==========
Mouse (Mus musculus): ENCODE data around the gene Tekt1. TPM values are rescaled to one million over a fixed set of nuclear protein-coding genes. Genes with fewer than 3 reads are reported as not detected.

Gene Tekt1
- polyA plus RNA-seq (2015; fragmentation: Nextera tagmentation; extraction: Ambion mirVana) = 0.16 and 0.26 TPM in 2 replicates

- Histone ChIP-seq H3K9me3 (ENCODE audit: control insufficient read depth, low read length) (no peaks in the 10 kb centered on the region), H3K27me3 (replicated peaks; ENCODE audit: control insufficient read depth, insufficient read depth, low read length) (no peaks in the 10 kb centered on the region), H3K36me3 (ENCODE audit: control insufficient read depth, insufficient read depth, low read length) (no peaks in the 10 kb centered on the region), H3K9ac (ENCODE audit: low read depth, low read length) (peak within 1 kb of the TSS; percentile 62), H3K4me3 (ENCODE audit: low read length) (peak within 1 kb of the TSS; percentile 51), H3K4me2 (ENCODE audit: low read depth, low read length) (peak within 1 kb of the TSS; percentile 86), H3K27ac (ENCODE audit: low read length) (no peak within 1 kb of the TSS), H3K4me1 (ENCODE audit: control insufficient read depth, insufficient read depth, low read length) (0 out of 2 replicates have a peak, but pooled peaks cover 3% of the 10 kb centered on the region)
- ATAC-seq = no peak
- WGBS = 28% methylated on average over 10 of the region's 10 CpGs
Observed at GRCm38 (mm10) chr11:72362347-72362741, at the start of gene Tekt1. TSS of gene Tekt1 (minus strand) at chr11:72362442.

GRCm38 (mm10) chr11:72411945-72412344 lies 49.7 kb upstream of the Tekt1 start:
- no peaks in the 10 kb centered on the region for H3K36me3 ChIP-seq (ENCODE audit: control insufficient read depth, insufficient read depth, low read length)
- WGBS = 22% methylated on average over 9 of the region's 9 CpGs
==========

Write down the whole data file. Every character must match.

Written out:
Mouse (Mus musculus): ENCODE data around the gene Tekt1. TPM values are rescaled to one million over a fixed set of nuclear protein-coding genes. Genes with fewer than 3 reads are reported as not detected.

Gene Tekt1
- polyA plus RNA-seq (2015; fragmentation: Nextera tagmentation; extraction: Ambion mirVana) = 0.16 and 0.26 TPM in 2 replicates

- Histone ChIP-seq H3K9me3 (ENCODE audit: control insufficient read depth, low read length) (no peaks in the 10 kb centered on the region), H3K27me3 (replicated peaks; ENCODE audit: control insufficient read depth, insufficient read depth, low read length) (no peaks in the 10 kb centered on the region), H3K36me3 (ENCODE audit: control insufficient read depth, insufficient read depth, low read length) (no peaks in the 10 kb centered on the region), H3K9ac (ENCODE audit: low read depth, low read length) (peak within 1 kb of the TSS; percentile 62), H3K4me3 (ENCODE audit: low read length) (peak within 1 kb of the TSS; percentile 51), H3K4me2 (ENCODE audit: low read depth, low read length) (peak within 1 kb of the TSS; percentile 86), H3K27ac (ENCODE audit: low read length) (no peak within 1 kb of the TSS), H3K4me1 (ENCODE audit: control insufficient read depth, insufficient read depth, low read length) (0 out of 2 replicates have a peak, but pooled peaks cover 3% of the 10 kb centered on the region)
- ATAC-seq = no peak
- WGBS = 28% methylated on average over 10 of the region's 10 CpGs
Observed at GRCm38 (mm10) chr11:72362347-72362741, at the start of gene Tekt1. TSS of gene Tekt1 (minus strand) at chr11:72362442.

GRCm38 (mm10) chr11:72411945-72412344 lies 49.7 kb upstream of the Tekt1 start:
- no peaks in the 10 kb centered on the region for H3K36me3 ChIP-seq (ENCODE audit: control insufficient read depth, insufficient read depth, low read length)
- WGBS = 22% methylated on average over 9 of the region's 9 CpGs